‘Gripping, funny, tender, superbly well observed, immaculately researched’: THE LEHMAN TRILOGY – National Theatre

In London theatre, Opinion, Plays, Reviews by Rachel WilliamsLeave a Comment

National Theatre (Lyttelton), London – until 20 October 2018

The financial crash of 2008 has much to answer for, I think. Top of the list? Brexit and President Trump. One thing it has yet to really produce though, for my money (pun intended), is any really great theatre. Or perhaps I should qualify that statement: no really great theatre in English.

Because it turns out the great 2008 play I was waiting for had in fact been written – in Italian, by Stefano Massini. The play has also been seen in French and German. And now, finally, in English: adapted by Ben Power,  The Lehman Trilogy is currently playing at the Lyttelton in the NT.

First of all, it’s worth saying that I’m being slightly disingenuous calling it a play about the 2008 crash. Because, although that’s where the play starts and ends, it’s very much not what it’s about. Perhaps the best way to explain it is this: it’s a play about the Lehman brothers, not Lehman Brothers. It’s a story, therefore, that I’m guessing 99% of the audience don’t know, instead of one that 99% of them do. I found it an absolutely fascinating story, or part of a story, and I love Massini for picking out this bit.

Also, I love him and Ben Power for the fact that The Lehman Trilogy is just a bloody fantastic piece of writing: gripping, funny, tender, superbly well observed, immaculately researched and a story brilliantly told. Structurally, it’s super interesting too. As Power notes in his programme essay, it’s almost more of a poem than a play – there’s a lot of repetition, a lot of rhetorical flourishes, clear line by line structure – and feels as close to the Ancient Greek tradition as the modern European.

Practically, what this means is the actors have two roles: talking about their characters’ stories in the third person (but in character) and telling the story as their character in the first person as well. Sounds a bit wanky, but it really works. Once you get your ear into it, it’s a really engrossing way of telling the story. As is the fact that, the bookending, silent 2008 scenes aside, this play is a three hander with the same three actors playing the three brothers, their wives, business partners and children. Again, it sounds a bit GCSE drama final project but, again, it totally works.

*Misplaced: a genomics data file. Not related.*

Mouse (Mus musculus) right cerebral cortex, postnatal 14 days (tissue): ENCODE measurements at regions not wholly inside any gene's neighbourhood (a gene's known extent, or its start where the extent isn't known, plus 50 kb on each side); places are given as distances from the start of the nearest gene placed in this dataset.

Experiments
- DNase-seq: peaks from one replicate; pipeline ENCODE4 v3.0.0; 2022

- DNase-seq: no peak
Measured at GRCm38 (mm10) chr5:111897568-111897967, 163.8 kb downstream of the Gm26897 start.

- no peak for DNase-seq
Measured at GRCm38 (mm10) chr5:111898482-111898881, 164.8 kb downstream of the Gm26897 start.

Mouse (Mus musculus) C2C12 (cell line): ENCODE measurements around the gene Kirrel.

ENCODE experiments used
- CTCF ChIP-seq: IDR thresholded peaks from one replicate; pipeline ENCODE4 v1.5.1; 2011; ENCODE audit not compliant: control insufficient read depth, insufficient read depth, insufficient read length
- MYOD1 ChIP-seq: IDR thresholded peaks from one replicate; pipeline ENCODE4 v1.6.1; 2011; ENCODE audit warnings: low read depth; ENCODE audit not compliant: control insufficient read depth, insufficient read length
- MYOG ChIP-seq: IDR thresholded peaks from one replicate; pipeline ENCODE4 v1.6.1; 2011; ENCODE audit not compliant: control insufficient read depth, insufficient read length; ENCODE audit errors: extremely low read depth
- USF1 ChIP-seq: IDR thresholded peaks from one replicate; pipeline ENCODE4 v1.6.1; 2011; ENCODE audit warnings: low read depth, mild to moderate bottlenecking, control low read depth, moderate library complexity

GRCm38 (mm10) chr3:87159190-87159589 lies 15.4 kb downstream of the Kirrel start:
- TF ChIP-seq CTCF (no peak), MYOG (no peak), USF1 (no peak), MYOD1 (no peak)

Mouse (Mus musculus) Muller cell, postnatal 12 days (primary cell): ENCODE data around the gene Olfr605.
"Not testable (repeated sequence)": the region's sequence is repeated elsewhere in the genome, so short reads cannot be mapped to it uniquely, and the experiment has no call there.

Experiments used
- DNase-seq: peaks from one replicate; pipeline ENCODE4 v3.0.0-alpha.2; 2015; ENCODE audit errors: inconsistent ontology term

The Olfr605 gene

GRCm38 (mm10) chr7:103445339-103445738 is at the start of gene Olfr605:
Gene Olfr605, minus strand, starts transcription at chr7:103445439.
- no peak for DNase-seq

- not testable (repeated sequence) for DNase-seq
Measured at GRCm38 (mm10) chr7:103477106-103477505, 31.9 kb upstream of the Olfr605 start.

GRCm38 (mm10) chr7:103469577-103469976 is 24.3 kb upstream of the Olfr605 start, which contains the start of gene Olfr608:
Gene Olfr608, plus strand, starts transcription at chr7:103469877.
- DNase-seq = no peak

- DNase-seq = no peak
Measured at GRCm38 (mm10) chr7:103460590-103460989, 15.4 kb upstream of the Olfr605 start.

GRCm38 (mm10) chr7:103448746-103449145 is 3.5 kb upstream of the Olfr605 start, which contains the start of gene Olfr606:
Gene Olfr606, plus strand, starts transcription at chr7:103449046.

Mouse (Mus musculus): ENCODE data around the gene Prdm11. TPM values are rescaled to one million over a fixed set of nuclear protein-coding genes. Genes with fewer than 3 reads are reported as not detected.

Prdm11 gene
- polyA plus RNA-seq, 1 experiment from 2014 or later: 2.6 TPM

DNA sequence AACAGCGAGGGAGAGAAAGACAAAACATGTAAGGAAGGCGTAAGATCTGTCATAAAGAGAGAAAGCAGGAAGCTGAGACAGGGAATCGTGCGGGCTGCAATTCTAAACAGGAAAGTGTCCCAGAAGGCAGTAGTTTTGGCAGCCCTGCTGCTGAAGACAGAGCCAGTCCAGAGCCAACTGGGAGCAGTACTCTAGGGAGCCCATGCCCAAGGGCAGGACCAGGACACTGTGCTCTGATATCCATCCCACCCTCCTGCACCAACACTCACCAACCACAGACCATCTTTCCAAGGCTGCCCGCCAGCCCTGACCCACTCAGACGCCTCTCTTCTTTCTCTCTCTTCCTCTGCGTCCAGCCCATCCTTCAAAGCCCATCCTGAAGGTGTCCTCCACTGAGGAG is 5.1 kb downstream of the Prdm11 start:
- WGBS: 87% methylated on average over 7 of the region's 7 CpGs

I think one of the reasons why it works is because it draws out one of the key themes of the play: family, and specifically the way family history impacts on your identity. It’s no accident that the play ends before the 2008 crash – because at that point the bank was no longer family owned. It wasn’t really Lehman Brothers anymore. Identity is picked up in other ways too, national identity (the way America fell out of love with the glamour and power of the big banks – or perhaps vice versa) and the role of immigration in forming personal and national identity. There’s some really touching material about the declining importance of the family’s European Jewishness, both in the way they observe their religious traditions and in the way they interact with American society more broadly. And, in current circumstances, it’s hard not to see the play as a timely corrective on the role and benefits of immigration. I mean, how amazing is it that three Jewish immigrants can rock up in America, set up a rural store in the Deep South and end up running America’s biggest bank in pretty much a single generation? Stick that on your stupid wall and smoke it.